BOOK: "A Guide to the Coral Reefs of the Caribbean," by Mark D. Spalding (University of California Press, $49.95 cloth, $24.95 paper)
TARGET AUDIENCE: Underwater snoops.
QUICK TAKE: "There is no better way to enjoy a visit to a coral reef than to understand it," says reef scientist Spalding, who proceeds to take us on a series of "island tours." But he doesn't show off their casinos, tiki bars or clothing-optional beaches; rather, it's their shipwrecks, underwater caves and coral sanctuaries that we tour. Defining "Caribbean" expansively, Spalding sweeps from Bermuda to Trinidad and includes the Florida Keys, the Bahamas, and Turks and Caicos. In each he describes the reefs we'll see and the creatures we'll meet. He warns of areas that are fished out or otherwise damaged (but not 2004's hurricane destruction).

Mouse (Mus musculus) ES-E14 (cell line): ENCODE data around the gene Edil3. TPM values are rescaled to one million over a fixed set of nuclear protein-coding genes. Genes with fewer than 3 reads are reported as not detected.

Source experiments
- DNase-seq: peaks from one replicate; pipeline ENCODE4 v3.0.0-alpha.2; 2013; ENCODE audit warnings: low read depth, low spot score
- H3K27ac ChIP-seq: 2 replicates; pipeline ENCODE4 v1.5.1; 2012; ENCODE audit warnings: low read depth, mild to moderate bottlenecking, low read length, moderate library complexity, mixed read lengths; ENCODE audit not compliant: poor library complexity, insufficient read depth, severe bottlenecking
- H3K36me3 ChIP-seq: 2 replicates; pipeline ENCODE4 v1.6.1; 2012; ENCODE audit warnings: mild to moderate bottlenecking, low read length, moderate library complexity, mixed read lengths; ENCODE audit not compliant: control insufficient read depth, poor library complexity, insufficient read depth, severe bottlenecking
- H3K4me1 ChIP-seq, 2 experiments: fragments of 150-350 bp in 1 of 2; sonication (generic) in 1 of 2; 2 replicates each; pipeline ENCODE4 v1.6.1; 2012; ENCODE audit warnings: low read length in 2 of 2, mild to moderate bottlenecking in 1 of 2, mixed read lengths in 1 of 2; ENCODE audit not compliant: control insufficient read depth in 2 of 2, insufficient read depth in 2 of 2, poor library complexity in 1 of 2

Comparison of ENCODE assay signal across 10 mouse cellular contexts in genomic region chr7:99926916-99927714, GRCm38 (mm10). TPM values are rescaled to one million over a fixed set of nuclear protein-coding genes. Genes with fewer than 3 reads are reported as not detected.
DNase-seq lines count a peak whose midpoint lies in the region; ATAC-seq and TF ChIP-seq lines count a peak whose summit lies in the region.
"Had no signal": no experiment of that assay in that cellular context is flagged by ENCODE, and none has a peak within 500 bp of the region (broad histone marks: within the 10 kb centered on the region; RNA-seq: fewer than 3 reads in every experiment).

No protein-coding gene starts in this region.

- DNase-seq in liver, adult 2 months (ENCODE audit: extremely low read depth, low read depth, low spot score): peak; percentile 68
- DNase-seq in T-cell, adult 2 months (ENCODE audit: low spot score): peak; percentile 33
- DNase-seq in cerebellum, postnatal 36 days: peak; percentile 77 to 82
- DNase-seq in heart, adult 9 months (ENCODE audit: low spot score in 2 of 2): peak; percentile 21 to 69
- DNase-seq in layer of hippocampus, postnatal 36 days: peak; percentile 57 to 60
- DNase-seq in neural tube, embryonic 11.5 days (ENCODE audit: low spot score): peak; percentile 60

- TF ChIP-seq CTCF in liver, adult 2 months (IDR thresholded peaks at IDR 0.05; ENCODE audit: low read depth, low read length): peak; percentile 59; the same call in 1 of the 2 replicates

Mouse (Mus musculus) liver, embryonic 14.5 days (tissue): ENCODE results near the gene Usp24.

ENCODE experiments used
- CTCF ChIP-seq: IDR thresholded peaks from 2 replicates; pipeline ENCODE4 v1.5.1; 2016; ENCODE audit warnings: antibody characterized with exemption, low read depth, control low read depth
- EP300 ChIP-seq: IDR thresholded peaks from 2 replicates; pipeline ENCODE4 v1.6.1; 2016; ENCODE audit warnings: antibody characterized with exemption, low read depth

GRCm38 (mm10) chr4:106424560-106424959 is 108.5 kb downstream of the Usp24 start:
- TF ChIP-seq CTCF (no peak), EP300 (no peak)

Spalding supplies some 43 maps and many vivid color photos of corals and the fish who call them home. The tours are preceded by an easy-to-take lesson on the formation of reefs and a low-key sermon on protecting them. He highlights areas of particular interest -- for example, whale shark spawning grounds off Belize, or the volcanic devastation and rebirth of Montserrat.
RANT: Snorkelers would appreciate a clearer distinction between sites where you can snorkel and those that require scuba gear.
RAVE: Mom? Can I wear my flippers to bed?
-- Jerry V. Haines